Start with the first table and have the reporter share their top two criteria, along with an explanation and illustration of each. Then ask each table to add two criteria to the ones already listed. If desired, you can take a hand count at the end to establish what was considered as most important, and so on. The board map should match the theoretical criteria of your choice. For the purposes of this teaching note the primary source is Schein (1983) and focuses on the basic underlying assumptions around which cultural paradigms form. Examples include:

  • The organization’s relationship to its environment: Is recycling important?
  • The nature of reality and truth: How important is time?
  • The nature of human nature: how employees (insiders) are treated and how customers (outsiders) are treated.
  • The nature of human activity: the physical design of the employee break room.
  • The nature of human relationships: Is the focus on competition or cooperation?

Summary and Close 1:10–1:30 (20 minutes)

Ask the students to again work individually and list the three things they would keep about their culture and the three things they would change, along with how they would implement that change. Lead the closing discussion in such a way that the students discover:

  1. What types of cultural approaches are common across most businesses?
  2. What is the role of fit between the founder, the company, and the environment in creating culture?
  3. How does culture become a positive resource for your business?

Teaching Tips

The game generally has to be ordered online, so you need to allow students time to order and receive it. The ideal experience is for the classroom to have wireless internet access and for each student to have a laptop. However, if teaching students with no access to computers or ability to buy the game, the instructor can lead the class in playing the game as a group, with one computer and the screen projected on the wall.

Skill Development:

Key Takeaways

  • The importance of intentionally creating organizational culture during firm emergence.
  • Organizational culture can be a positive or negative firm resource.
  • Organizational culture needs to be a fit between the founder, the firm, and the environment.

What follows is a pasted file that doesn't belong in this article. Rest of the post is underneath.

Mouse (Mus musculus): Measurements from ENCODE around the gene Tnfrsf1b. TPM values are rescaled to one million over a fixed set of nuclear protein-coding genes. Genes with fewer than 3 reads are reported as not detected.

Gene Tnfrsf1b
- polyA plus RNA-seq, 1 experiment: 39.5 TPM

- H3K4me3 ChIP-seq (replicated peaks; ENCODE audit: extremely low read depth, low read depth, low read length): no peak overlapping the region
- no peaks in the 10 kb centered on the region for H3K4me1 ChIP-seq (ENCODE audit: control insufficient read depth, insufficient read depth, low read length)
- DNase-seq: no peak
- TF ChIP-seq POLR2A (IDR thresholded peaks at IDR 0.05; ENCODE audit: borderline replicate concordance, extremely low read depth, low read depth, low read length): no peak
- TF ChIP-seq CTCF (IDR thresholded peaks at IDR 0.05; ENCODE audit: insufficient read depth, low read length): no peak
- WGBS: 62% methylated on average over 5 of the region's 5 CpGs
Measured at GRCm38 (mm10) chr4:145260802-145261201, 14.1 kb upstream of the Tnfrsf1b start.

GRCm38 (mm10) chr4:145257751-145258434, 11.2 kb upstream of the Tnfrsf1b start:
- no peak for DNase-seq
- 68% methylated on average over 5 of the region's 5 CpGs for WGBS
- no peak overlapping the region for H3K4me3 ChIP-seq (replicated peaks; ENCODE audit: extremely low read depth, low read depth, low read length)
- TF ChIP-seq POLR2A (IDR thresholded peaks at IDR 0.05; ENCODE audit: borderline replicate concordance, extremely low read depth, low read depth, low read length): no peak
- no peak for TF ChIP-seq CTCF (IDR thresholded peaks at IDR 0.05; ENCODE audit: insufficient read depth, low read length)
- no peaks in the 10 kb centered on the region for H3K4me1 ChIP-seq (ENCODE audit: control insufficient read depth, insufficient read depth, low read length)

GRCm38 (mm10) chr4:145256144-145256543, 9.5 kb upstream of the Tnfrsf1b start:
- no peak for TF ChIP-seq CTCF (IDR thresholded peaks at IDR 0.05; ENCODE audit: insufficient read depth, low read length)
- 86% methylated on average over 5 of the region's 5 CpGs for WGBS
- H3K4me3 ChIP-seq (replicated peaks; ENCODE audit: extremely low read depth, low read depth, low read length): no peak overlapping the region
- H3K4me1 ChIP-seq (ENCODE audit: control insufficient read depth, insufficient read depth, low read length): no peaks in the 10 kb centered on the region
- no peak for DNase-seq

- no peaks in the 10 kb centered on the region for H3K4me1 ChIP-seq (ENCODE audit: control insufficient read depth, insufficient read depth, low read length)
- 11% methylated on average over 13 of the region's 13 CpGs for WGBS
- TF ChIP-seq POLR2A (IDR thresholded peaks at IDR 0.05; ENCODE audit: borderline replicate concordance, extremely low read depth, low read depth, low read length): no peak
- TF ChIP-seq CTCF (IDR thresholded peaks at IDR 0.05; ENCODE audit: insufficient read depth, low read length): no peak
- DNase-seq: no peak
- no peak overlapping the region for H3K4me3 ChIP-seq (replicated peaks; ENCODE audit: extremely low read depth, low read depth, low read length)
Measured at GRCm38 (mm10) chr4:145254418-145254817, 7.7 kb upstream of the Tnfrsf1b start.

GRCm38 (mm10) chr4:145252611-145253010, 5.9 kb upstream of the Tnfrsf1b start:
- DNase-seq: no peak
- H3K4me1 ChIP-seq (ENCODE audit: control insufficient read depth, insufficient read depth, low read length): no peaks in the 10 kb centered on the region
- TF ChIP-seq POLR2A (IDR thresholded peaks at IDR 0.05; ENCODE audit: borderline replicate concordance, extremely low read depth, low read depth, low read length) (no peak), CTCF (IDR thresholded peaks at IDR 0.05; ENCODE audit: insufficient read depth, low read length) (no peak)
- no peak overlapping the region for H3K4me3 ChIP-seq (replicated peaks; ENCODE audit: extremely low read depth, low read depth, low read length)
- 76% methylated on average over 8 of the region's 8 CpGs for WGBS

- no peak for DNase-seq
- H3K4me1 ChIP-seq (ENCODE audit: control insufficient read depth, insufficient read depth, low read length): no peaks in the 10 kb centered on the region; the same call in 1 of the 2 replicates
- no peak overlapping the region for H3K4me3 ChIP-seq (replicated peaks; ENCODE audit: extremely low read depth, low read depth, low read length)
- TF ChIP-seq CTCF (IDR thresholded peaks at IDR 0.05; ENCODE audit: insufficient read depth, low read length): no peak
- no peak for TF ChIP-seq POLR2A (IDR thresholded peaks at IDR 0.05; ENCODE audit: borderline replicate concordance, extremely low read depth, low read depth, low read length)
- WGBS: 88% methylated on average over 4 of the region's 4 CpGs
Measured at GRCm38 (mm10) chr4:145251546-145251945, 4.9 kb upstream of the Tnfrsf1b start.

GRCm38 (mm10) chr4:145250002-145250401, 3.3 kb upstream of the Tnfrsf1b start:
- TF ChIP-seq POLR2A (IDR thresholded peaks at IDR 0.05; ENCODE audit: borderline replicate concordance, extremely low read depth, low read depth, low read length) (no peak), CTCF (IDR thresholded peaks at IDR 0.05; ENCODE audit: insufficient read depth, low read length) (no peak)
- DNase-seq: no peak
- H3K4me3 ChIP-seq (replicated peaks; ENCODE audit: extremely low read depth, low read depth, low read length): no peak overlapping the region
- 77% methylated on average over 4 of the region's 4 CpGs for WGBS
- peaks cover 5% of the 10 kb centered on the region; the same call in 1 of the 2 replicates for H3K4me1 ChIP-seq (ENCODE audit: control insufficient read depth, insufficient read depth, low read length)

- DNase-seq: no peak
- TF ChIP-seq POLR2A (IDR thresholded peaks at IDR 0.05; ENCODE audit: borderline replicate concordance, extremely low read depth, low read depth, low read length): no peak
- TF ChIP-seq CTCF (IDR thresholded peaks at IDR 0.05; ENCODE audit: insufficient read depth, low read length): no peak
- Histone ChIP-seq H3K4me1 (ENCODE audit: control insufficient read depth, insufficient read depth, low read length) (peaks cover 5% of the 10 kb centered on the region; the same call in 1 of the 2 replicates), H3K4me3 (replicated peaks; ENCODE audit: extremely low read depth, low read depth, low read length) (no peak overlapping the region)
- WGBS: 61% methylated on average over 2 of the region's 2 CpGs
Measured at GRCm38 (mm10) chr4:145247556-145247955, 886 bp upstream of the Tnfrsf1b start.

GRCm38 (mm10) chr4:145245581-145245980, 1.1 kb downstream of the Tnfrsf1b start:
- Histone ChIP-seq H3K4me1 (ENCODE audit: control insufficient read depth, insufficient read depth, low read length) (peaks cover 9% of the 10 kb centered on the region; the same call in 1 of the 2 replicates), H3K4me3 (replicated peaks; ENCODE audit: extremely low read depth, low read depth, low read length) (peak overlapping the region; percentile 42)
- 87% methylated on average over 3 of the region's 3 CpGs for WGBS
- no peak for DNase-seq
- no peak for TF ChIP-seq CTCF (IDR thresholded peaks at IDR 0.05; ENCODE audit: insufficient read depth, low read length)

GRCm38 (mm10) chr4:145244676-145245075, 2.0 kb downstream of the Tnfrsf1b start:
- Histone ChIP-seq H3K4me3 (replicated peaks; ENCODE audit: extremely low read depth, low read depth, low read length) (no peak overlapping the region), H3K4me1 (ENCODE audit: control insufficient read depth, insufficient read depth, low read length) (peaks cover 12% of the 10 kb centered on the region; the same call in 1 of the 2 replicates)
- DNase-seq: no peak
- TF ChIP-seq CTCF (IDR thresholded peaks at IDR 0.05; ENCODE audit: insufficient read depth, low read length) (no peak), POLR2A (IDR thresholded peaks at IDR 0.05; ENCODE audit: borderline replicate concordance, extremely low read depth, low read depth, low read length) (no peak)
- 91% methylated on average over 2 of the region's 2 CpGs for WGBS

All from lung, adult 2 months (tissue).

Resources: 

Materials List

  • Video game: The Sims and the expansion packet The Sims: Open for Business™.

The full text ‘Teaching Entrepreneurship: A Practice-Based Approach’ can be purchased here > http://www.amazon.co.uk/Teaching-Entrepreneurship-A-Practice-Based-Approach/dp/1782540695

References:

This exercise is taken from;

  • Heidi M. Neck, Patricia G. Greene and Candida G. Brush, 2014. Teaching Entrepreneurship: A Practice-Based Approach (pp.110 – 113). Edition. Edward Elgar Pub.

Suggested assigned reading:

  • Schein, Edgar H. 2010. Organizational Culture and Leadership, Vol. 2, Chapters 1 and 11. Wiley.com.

Theoretical Foundations

  • Barney, J.B. 1986. Organizational culture: Can it be a source of sustainable competitive advantage? Academy of Management Review, 11, 656–65.
  • Brush, C.G., Greene, P.G., and Hart, M.M. 2001. From initial idea to unique advantage: The entrepreneurial challenge of constructing a resource base. Academy of Management Executive, 15(1), 64–78.
  • Cameron, K.S., and Quinn, R.R. 1999. Diagnosing and Changing Organizational Culture: Based on the Competing Values Framework, Chapters 2 and 3 only. Reading, MA: Addison- Wesley.
  • Schein, E. 1983. The role of the founder in the creation of organizational culture.
  • Stinchcombe, A.L. 1965. Social structure and organizations. In J.G. March (ed.), Handbook of Organizations (pp. 142–93). Chicago: Rand- McNally.

Author:

  • This exercise is taken from, Heidi M. Neck, Patricia G. Greene and Candida G. Brush, 2014. Teaching Entrepreneurship: A Practice-Based Approach (pp.110 – 113). Edition. Edward Elgar Pub. and is reprinted with the kind permission of the authors.

About the Author
This guide was produced by Patricia G. Green.

Creating an agenda for future sessions from learners’ contributions (using post-its) (QAA 1)

Group Size ? 1.) Small group (teams of 4-6)
2.) Individual Task
3.) Large Group
4.) Any

Large Group

Learning Environment ? 1.) Lecture Theatre
2.) Presentation Space
3.) Carousel Tables (small working group)
4.) Any
5.) Outside
6.) Special

Lecture Theatre

QAA Enterprise Theme(s) ? 1.) Creativity and Innovation
2.) Opportunity recognition, creation and evaluation
3.) Decision making supported by critical analysis and judgement
4.) Implementation of ideas through leadership and management
5.) Reflection and Action
6.) Interpersonal Skills
7.) Communication and Strategy
8.) Digital and Data Skills

1Creativity and Innovation

Objectives:

• Learners are given the opportunity to compose questions about a topic new to them; (links to intended learning outcomes)
• Learners are enabled to contribute things they already know about a new topic; (links to learning incomes)